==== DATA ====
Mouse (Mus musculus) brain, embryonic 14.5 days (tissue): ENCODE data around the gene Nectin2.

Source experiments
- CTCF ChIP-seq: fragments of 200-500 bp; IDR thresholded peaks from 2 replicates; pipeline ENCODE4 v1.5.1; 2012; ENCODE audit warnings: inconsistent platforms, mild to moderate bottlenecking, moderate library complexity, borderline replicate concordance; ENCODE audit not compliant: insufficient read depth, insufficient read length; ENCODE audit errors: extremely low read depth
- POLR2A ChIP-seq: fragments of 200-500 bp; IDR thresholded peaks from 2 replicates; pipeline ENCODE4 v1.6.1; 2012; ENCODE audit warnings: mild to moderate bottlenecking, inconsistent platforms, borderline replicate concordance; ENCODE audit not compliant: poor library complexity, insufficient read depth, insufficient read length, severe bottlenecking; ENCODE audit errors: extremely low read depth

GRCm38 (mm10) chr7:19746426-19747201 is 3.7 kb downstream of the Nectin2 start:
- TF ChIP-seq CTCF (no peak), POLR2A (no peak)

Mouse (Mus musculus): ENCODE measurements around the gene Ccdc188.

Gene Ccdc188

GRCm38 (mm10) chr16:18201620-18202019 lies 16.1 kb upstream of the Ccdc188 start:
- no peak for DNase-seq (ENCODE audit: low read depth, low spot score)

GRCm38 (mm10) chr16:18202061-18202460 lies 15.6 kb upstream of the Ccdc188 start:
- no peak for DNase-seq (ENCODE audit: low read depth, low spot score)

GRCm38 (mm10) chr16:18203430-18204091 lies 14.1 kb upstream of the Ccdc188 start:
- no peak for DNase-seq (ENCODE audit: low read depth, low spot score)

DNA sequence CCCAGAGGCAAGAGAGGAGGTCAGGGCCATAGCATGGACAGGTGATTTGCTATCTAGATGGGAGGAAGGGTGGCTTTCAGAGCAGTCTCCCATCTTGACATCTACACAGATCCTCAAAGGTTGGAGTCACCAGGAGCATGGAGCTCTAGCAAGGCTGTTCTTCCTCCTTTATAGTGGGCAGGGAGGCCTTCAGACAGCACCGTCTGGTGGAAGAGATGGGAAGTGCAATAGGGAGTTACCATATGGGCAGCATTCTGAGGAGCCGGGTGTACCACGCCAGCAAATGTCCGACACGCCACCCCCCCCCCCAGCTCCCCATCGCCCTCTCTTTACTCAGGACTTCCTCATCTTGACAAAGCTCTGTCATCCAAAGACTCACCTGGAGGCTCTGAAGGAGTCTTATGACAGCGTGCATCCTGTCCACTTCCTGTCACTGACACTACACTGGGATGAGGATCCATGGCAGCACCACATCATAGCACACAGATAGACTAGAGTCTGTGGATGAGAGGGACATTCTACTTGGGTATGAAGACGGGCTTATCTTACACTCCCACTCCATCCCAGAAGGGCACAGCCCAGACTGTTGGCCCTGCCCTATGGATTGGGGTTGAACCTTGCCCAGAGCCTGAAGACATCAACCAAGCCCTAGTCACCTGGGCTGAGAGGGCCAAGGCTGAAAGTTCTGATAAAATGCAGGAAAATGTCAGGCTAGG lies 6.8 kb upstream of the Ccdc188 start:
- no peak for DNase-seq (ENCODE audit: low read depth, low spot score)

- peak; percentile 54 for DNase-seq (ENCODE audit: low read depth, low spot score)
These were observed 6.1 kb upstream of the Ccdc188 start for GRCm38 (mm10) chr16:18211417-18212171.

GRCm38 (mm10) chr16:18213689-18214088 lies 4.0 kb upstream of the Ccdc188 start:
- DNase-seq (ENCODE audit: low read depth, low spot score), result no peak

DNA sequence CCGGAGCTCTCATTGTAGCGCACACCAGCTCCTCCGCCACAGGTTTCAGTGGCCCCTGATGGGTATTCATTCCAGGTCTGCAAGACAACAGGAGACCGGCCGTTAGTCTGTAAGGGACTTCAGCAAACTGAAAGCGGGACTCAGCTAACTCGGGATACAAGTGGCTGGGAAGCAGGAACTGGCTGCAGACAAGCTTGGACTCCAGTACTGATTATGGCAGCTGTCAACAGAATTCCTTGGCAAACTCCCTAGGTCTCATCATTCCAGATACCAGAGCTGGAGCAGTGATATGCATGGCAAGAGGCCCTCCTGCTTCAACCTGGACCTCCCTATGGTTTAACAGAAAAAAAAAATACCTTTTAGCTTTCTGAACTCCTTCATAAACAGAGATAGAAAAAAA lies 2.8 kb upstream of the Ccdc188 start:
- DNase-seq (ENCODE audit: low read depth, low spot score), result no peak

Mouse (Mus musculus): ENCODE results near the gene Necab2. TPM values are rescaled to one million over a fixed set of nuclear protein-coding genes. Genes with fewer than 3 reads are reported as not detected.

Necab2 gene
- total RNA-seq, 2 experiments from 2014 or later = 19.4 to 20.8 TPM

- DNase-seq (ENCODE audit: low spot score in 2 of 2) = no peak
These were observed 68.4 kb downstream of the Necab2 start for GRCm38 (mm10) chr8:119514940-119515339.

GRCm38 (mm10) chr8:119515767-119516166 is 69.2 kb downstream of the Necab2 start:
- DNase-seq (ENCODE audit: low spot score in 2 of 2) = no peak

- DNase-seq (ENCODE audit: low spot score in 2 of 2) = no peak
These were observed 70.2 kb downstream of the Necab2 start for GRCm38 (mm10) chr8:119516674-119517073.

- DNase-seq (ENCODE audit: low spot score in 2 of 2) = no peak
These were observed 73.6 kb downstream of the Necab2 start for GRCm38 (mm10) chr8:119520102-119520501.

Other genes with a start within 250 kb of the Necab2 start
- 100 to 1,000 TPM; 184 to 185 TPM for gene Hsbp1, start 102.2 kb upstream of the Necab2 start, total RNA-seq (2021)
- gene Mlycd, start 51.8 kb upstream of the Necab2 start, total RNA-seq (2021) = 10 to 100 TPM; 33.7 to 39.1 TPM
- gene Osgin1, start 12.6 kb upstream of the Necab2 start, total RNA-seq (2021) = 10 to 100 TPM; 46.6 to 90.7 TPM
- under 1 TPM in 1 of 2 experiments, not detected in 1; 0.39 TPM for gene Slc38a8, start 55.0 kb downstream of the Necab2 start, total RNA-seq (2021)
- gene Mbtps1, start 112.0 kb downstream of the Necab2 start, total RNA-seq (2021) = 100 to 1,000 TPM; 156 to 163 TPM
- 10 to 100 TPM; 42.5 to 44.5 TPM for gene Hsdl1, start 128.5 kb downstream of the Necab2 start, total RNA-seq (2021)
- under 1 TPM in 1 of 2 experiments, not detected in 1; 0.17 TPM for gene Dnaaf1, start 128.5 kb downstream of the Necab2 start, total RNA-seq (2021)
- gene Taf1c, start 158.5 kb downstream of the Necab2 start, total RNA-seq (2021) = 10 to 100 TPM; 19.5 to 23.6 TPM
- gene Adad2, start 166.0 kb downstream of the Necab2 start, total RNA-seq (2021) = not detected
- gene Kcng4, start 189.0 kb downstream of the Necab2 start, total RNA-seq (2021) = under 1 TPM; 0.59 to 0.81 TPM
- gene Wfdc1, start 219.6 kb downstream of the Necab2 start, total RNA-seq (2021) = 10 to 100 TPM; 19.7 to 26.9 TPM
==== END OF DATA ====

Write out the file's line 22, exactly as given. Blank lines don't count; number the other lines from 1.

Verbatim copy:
- DNase-seq (ENCODE audit: low read depth, low spot score), result no peak